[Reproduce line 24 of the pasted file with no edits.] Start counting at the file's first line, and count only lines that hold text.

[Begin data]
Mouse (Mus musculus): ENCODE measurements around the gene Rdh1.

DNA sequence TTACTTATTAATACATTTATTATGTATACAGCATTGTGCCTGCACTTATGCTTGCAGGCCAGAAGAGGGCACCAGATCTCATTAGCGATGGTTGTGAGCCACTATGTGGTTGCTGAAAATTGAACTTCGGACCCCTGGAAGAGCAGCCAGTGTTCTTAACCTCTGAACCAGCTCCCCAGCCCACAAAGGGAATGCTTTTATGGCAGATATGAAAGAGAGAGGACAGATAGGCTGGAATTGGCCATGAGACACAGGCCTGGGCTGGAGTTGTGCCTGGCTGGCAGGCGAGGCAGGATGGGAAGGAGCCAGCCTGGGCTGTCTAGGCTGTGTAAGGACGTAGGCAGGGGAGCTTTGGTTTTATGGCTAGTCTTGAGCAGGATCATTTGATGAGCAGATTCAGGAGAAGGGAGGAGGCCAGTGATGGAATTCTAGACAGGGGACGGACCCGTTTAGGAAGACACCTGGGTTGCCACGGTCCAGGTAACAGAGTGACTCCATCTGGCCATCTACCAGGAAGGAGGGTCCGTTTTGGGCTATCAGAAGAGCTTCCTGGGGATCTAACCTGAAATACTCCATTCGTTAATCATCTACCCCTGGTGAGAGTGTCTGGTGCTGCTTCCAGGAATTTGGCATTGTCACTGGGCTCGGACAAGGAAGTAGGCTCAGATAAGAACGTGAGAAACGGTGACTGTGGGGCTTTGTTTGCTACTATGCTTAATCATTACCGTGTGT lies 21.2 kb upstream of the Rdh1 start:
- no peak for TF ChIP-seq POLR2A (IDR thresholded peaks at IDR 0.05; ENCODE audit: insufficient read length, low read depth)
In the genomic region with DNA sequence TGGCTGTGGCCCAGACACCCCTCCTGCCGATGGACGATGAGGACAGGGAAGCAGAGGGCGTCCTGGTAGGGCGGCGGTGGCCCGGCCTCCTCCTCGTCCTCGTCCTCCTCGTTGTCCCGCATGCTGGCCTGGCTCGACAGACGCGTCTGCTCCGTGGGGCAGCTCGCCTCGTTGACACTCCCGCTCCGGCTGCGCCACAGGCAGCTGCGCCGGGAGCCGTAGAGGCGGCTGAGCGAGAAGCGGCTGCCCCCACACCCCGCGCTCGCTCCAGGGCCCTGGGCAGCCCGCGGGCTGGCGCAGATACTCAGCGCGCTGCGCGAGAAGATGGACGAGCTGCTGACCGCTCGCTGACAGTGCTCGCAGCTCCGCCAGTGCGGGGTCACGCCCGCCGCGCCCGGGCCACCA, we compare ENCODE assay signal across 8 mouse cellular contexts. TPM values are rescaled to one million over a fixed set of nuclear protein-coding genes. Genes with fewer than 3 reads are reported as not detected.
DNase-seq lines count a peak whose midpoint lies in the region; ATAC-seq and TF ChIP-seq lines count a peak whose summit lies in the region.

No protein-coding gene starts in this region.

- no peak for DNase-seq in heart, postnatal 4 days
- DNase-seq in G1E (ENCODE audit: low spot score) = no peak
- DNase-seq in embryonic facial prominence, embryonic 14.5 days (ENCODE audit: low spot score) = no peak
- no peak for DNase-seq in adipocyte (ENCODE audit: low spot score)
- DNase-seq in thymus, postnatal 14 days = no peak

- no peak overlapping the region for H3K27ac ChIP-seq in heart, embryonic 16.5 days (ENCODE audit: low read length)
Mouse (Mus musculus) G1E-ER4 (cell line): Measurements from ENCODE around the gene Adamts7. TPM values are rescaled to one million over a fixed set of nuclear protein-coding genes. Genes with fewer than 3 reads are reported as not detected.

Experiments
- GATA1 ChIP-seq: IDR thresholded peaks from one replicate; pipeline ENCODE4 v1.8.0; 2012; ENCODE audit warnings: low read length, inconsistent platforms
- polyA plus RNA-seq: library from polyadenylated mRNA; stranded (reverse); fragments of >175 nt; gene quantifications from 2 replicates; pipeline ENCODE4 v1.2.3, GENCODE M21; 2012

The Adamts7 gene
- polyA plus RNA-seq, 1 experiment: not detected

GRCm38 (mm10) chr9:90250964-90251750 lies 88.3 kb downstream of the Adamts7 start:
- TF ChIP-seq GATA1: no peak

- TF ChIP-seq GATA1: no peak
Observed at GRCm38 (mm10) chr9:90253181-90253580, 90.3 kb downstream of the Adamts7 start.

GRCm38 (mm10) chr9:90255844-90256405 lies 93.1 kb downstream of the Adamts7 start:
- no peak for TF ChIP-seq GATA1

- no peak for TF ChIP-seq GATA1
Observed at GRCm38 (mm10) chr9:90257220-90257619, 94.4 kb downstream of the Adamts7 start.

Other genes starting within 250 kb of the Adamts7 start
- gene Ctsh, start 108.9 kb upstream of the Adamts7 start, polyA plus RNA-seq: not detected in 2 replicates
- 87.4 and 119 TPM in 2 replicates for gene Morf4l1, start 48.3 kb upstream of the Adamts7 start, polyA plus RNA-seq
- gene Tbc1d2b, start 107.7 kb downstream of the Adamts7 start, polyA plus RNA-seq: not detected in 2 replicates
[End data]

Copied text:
- no peak for TF ChIP-seq GATA1